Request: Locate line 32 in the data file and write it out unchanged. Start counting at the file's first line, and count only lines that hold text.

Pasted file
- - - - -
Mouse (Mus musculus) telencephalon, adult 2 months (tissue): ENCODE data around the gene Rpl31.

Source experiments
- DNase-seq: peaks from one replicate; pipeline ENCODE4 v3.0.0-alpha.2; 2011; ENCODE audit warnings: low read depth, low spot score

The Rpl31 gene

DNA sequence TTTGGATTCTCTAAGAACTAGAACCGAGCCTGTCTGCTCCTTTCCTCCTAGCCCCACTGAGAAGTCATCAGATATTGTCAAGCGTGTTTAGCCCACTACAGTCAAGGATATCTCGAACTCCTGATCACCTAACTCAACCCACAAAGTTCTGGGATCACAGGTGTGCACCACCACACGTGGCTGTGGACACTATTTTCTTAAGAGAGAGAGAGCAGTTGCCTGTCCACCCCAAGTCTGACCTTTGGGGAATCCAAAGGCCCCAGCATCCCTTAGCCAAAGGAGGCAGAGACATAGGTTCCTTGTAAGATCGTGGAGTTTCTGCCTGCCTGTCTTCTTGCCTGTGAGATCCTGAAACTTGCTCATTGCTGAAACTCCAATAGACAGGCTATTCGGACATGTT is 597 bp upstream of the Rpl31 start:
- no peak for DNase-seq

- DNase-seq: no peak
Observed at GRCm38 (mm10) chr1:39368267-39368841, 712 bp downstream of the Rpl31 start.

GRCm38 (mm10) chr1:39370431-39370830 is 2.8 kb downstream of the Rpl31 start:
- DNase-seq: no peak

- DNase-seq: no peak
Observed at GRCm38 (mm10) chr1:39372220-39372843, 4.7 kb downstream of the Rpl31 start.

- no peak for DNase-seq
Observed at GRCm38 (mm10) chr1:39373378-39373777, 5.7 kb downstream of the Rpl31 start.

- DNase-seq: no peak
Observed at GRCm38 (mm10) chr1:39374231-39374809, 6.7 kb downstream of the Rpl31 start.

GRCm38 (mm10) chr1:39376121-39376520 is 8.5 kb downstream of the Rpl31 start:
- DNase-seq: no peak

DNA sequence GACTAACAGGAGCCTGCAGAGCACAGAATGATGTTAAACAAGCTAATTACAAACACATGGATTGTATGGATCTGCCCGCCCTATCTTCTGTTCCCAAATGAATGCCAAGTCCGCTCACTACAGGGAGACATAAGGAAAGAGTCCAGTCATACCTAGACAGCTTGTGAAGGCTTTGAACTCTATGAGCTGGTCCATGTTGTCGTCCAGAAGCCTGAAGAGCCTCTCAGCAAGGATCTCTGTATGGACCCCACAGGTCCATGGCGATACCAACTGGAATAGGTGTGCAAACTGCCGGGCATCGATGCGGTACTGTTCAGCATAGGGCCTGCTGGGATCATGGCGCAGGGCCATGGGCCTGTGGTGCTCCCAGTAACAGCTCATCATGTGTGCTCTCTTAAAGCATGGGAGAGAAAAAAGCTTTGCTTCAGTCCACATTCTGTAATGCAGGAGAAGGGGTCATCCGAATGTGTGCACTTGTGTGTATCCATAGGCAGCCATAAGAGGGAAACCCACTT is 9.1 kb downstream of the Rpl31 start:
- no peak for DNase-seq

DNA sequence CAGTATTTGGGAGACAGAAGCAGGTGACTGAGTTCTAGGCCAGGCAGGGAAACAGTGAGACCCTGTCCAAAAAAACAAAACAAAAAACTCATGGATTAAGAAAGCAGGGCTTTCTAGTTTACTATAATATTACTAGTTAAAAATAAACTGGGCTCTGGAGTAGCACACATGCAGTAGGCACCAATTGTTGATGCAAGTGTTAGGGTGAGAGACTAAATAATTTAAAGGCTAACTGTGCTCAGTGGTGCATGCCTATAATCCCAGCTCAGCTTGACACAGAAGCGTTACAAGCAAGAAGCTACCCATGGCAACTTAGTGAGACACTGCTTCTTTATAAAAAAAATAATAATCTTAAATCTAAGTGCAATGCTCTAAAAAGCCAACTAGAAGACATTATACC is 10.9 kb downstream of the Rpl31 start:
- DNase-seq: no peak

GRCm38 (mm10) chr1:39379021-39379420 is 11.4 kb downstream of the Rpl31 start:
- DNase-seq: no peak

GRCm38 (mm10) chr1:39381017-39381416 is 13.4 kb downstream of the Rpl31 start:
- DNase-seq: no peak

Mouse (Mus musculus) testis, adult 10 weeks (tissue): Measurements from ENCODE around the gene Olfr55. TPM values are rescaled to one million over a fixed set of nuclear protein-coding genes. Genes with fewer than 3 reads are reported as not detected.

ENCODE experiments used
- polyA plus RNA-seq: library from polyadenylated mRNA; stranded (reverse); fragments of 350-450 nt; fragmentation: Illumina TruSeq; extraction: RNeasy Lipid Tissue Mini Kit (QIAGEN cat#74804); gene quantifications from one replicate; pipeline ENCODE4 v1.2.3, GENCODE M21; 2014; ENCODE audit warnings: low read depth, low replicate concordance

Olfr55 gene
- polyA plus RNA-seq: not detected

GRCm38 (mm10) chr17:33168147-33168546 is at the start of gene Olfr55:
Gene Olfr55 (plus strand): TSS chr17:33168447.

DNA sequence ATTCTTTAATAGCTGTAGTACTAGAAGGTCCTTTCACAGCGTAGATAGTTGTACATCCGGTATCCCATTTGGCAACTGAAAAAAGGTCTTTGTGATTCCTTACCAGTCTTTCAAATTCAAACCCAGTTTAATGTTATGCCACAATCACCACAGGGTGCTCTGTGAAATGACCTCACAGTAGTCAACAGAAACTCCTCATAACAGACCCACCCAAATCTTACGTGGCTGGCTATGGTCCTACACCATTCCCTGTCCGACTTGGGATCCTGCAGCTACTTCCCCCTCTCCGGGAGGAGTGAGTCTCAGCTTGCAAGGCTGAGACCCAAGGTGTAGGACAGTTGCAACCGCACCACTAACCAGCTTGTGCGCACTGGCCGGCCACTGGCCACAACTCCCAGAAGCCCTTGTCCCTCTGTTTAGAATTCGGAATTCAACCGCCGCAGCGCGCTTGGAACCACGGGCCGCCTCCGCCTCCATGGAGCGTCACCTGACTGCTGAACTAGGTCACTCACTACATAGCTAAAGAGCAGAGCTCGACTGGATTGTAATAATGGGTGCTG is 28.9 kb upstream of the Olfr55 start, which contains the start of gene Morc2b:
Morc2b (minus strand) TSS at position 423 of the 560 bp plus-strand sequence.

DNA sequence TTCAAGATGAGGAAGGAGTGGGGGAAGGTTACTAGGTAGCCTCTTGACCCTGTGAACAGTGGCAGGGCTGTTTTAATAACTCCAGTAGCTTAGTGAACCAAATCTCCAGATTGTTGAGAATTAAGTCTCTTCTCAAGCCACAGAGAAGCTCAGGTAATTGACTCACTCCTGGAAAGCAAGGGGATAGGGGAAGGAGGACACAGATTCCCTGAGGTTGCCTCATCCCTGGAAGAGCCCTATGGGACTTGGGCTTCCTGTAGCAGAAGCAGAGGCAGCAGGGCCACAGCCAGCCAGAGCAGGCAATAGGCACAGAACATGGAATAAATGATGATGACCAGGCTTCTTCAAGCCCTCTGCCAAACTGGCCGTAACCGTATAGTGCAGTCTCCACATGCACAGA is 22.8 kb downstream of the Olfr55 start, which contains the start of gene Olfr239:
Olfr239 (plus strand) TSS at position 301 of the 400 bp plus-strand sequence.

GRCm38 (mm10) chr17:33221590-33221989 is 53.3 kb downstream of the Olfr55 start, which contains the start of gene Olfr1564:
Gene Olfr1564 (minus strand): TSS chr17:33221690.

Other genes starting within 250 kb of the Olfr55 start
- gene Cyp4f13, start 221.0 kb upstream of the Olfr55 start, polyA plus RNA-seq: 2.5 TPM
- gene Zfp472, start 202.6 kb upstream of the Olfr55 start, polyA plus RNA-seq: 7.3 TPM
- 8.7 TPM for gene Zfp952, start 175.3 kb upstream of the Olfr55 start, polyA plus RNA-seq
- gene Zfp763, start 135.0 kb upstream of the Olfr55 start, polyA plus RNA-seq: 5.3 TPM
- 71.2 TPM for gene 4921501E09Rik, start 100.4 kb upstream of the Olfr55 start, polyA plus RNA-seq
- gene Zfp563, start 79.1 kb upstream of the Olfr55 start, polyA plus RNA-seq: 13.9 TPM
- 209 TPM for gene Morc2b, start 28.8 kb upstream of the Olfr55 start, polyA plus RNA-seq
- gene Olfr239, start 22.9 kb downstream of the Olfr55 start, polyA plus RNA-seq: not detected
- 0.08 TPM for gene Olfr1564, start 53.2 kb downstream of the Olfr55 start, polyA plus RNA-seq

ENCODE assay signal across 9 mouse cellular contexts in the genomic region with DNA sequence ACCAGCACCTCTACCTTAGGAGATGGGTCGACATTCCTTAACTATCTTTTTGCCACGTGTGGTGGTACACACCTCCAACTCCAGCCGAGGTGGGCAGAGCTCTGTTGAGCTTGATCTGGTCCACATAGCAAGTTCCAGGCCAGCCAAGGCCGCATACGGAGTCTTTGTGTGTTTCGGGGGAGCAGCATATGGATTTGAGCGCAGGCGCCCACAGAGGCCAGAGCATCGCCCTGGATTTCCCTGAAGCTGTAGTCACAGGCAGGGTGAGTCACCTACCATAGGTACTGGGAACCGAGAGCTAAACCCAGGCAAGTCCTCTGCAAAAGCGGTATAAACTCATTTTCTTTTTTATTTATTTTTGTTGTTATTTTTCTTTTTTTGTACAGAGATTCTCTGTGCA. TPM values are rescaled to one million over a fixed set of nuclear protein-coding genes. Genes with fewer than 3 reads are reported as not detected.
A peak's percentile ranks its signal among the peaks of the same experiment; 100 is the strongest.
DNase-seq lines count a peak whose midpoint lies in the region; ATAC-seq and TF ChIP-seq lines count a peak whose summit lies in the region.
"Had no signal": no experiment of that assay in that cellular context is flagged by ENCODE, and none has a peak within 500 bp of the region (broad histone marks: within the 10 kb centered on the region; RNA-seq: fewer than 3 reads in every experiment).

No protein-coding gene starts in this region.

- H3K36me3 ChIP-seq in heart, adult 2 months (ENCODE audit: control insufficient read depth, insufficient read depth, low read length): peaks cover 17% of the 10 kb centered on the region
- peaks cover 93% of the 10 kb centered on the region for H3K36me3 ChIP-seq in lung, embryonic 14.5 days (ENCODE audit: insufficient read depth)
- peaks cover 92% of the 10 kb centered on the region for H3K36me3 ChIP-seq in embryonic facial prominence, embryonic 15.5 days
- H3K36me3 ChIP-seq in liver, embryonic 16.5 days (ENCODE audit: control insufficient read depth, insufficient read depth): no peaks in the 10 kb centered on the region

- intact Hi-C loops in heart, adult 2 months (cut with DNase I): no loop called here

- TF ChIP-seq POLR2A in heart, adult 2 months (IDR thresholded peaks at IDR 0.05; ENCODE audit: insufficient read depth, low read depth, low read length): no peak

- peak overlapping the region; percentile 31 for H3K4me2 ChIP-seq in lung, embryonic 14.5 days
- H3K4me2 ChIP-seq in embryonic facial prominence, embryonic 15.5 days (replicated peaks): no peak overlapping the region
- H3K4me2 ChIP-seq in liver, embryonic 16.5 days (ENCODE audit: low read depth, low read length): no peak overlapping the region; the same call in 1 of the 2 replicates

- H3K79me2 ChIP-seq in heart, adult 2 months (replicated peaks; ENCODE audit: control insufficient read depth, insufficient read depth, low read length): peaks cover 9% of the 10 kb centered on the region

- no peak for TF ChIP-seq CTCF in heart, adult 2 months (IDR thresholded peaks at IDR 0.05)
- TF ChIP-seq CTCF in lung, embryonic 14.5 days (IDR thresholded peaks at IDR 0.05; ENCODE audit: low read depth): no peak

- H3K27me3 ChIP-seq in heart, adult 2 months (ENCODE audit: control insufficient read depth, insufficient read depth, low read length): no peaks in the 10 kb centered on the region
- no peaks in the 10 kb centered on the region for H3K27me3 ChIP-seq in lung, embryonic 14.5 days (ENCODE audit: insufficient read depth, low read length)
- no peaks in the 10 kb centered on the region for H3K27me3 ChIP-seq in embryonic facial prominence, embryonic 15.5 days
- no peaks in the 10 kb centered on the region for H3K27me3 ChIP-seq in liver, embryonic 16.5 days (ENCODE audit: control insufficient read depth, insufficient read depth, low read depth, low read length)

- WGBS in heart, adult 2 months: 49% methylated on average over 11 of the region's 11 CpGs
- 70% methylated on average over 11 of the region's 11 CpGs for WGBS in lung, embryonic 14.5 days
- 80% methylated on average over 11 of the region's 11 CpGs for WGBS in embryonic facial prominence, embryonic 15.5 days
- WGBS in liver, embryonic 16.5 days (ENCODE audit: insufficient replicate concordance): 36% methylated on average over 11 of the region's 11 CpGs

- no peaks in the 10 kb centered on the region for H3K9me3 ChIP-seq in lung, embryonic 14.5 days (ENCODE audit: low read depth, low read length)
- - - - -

GRCm38 (mm10) chr17:33168147-33168546 is at the start of gene Olfr55: